In the last 80 years, remarkable innovations in emergency lighting have significantly improved first responder and public safety. A police officer in the 1940’s relied on his one red beacon and siren to warn other drivers to give way as he navigated his black-and-white Plymouth Special towards an emergency. Today, the lighting and warning device combinations are endless. Beyond traditional uses in public safety, emergency lighting can be installed on virtually any vehicle surface and on any platform, from golf carts to heavy-duty mining equipment. Bright and efficient LEDs available in multiple colors offer further customization. With all these innovations and options, emergency responders and operators need to think strategically about how to employ their lighting and warning systems. Code 3 has the technology and tools to assist.
Several studies and a pile of sometimes conflicting anecdotal evidence have surfaced in the last 20 years that recommend when, why, and how to use various flash patterns and color combinations to maximize visibility and minimize risk. Some focus on the technical aspects of light and the engineering solutions around lighting products. For example, most have recommended red lights for day-use and blue for use at night due to the wavelengths and the human eye’s capacity to see these colors in ambient light. White light tends to be the most visible at greater distances but may be too intense at shorter ones. The amount of power needed to see each color equally is another factor that can affect vehicle and systems operation.
Other studies have focused on the psychology of color and the behavioral aspects associated with emergency lights. We tend to associate red with stop or danger, amber/yellow means caution or obstruction, and blue can be perceived as motion coming towards the viewer. There is also color blindness to consider, which necessitates the use of two or more colors in lighting products. Some have even suggested that drivers can succumb to the “moth effect” and can be drawn towards bright, flashing lights. This has opened up a whole other debate about the purpose of emergency lighting: provide complete visibility or communicate a clear warning message.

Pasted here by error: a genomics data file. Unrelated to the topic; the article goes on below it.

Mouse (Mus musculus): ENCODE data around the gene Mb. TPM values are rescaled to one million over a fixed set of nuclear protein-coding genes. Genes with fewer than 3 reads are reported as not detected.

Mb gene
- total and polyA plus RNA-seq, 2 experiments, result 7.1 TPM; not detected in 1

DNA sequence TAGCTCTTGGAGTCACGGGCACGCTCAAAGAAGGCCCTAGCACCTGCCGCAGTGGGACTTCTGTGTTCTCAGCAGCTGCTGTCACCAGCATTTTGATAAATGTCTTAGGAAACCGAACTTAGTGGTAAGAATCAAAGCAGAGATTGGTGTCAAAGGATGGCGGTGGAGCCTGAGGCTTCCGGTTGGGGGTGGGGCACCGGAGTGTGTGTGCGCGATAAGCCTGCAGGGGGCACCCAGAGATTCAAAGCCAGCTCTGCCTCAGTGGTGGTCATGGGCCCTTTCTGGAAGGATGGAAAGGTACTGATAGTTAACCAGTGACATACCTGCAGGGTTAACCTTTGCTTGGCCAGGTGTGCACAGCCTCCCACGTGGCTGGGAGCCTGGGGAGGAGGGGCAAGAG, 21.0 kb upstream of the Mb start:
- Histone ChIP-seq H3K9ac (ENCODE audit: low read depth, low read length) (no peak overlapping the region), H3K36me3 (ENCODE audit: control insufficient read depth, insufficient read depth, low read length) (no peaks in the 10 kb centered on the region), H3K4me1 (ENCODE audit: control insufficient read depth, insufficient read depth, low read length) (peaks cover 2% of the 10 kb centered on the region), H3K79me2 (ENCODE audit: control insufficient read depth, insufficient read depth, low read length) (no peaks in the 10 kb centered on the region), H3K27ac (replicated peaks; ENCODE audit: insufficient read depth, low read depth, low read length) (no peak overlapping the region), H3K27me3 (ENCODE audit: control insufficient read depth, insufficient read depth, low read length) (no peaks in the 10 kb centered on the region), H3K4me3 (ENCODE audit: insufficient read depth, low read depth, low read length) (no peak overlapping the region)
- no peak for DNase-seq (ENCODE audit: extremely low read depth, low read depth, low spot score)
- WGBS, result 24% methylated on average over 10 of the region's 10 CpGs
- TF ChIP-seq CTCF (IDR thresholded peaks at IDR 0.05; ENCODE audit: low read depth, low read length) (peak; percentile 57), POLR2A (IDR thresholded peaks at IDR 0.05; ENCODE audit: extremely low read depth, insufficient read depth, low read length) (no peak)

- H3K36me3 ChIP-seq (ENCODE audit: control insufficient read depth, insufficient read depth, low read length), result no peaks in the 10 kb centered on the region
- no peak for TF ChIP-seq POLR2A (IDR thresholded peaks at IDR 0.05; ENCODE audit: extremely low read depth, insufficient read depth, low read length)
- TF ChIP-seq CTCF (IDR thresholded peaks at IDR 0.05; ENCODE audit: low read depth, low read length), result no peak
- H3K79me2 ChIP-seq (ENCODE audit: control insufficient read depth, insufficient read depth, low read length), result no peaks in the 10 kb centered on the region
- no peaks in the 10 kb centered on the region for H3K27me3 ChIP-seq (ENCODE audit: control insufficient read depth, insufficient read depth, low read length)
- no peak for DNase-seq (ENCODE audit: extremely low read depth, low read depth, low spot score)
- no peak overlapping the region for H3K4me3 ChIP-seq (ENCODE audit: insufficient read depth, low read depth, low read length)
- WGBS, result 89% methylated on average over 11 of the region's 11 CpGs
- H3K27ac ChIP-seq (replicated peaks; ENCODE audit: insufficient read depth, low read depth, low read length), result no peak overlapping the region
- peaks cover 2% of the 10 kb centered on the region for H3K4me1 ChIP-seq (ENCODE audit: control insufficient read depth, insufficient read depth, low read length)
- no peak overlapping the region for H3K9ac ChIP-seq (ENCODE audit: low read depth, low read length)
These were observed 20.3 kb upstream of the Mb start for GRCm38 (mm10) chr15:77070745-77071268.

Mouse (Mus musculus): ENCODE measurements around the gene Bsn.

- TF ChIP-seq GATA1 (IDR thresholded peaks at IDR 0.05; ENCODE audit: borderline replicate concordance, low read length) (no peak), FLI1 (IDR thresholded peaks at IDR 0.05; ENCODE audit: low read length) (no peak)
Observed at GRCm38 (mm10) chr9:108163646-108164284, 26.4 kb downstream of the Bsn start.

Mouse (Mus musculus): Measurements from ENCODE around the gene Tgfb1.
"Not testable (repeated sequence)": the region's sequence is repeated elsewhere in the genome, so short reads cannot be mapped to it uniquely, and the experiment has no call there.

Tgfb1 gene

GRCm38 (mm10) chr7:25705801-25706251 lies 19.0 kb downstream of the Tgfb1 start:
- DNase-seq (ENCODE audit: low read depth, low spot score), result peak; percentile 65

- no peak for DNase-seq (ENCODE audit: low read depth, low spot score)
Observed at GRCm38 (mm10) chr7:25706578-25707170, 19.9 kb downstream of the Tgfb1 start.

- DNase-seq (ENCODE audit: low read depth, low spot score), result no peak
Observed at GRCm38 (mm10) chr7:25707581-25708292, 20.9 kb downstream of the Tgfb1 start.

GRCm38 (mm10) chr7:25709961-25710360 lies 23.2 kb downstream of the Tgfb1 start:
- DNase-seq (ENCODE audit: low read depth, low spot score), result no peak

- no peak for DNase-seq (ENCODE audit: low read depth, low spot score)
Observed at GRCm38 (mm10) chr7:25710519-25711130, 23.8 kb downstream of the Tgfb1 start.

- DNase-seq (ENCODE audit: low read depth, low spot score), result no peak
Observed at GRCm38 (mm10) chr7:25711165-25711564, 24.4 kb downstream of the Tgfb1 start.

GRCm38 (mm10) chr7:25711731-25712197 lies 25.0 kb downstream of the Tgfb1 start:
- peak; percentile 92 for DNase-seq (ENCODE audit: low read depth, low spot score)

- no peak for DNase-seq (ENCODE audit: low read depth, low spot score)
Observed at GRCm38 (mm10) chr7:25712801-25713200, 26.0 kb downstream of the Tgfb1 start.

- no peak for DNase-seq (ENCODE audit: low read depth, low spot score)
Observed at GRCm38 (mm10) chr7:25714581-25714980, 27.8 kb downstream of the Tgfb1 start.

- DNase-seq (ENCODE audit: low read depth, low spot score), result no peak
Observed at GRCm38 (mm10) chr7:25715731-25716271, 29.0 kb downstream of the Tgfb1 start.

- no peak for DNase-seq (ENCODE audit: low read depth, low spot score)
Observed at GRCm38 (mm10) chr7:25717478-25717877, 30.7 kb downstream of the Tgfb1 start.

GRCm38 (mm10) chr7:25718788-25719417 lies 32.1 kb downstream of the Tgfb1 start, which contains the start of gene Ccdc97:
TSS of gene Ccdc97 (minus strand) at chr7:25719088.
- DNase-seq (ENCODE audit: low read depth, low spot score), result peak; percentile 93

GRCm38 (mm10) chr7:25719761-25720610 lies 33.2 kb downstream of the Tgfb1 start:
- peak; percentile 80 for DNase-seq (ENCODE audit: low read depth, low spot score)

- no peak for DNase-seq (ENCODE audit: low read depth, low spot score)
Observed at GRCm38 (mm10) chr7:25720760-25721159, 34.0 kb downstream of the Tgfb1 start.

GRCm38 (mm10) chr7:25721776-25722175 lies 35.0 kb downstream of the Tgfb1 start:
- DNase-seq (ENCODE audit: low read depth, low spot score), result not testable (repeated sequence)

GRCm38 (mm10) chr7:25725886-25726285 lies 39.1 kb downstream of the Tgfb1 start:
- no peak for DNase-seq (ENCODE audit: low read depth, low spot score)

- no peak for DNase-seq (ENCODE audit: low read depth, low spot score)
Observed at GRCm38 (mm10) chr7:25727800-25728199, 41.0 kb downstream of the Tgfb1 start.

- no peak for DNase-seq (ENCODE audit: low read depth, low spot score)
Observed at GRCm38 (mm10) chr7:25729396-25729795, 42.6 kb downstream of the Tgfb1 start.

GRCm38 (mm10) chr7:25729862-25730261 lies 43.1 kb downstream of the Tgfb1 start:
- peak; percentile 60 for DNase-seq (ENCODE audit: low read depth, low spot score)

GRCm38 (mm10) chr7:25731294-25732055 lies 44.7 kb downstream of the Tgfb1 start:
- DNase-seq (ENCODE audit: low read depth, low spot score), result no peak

The same technical, physiological, and psychological principles apply to flash patterns as well as the intensity of the light output. An especially fast pattern may not be perceived as clearly or worse, it may induce seizures in some people. A slow pattern may not convey the urgency of the situation. Randomization vs. a sequential pattern is yet another consideration. There are also complaints that modern LED technology is entirely too bright and intense, especially on clear nights. The “dazzling” effect can be distracting, cause temporary night blindness and even obscure emergency responder and victim visibility on scene.
Is there a “sweet spot?” Emergency responders and fleet managers have puzzled over the right combination of color, luminosity, and pattern for decades.
The debate continues and experts have made recommendations based on a variety of circumstances and conditions. Despite the rhetoric, however, appropriate emergency lighting is in the eye of the beholder. What works for a county ambulance fleet in a drier climate like Arizona may not be as effective for a division of SUVs patrolling the drenched, densely wooded roadways of the Pacific Northwest. Different jobs, different environments, different lighting strategies.
As additional field testing continues and preferences change, there are tools now available to customize solutions that works with your agency and community’s needs. Code 3’s Matrix system does not take sides and will help fleet managers design a lighting regime that provides enhanced visibility without compromising first responders’ safety.
If temporary night blindness is a concern while officers are on traffic stops, use Matrix to adjust the flash pattern and luminosity. Change the colors to white/amber when the unit is in park. Need to maximize visibility while running code through an intersection? Program the white lights to activate when the horn is engaged. Beyond the lighting system, Matrix can also utilize the siren to efficiently manage audible warnings. With an interactive and intuitive interface, fleet managers can configure these patterns and more with simple click, drag, drop functionality.
A 2018 article in Police Chief Magazine summarizes how advanced technology like Matrix significantly improves operations and overall public safety:
“More and more departments are incorporating adaptive warning systems into their vehicles, automatically displaying what is appropriate for the given situation. The result is safer emergency vehicles and lower risks of injury, death, and property damage.”
Alleviating the burden of manual controls and protocols ultimately saves time while re-focusing the officer on the task at hand. This also allows the officer’s unit to automatically adapt to conditions on the road and at the scene. Although there is no one correct solution to the emergency lighting conundrum, find the right path forward for your department or agency with Matrix and Code 3’s line of serialized lighting and warning systems.